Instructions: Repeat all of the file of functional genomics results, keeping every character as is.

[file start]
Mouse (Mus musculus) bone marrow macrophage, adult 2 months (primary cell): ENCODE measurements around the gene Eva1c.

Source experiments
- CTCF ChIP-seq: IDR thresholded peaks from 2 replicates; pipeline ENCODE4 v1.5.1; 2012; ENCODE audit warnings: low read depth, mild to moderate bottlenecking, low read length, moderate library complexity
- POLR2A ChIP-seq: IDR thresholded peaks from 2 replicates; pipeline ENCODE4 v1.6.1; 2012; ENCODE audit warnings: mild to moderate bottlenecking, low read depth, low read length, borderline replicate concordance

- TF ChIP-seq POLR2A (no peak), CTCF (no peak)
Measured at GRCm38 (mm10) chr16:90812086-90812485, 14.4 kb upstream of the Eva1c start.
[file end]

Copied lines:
Mouse (Mus musculus) bone marrow macrophage, adult 2 months (primary cell): ENCODE measurements around the gene Eva1c.

Source experiments
- CTCF ChIP-seq: IDR thresholded peaks from 2 replicates; pipeline ENCODE4 v1.5.1; 2012; ENCODE audit warnings: low read depth, mild to moderate bottlenecking, low read length, moderate library complexity
- POLR2A ChIP-seq: IDR thresholded peaks from 2 replicates; pipeline ENCODE4 v1.6.1; 2012; ENCODE audit warnings: mild to moderate bottlenecking, low read depth, low read length, borderline replicate concordance

- TF ChIP-seq POLR2A (no peak), CTCF (no peak)
Measured at GRCm38 (mm10) chr16:90812086-90812485, 14.4 kb upstream of the Eva1c start.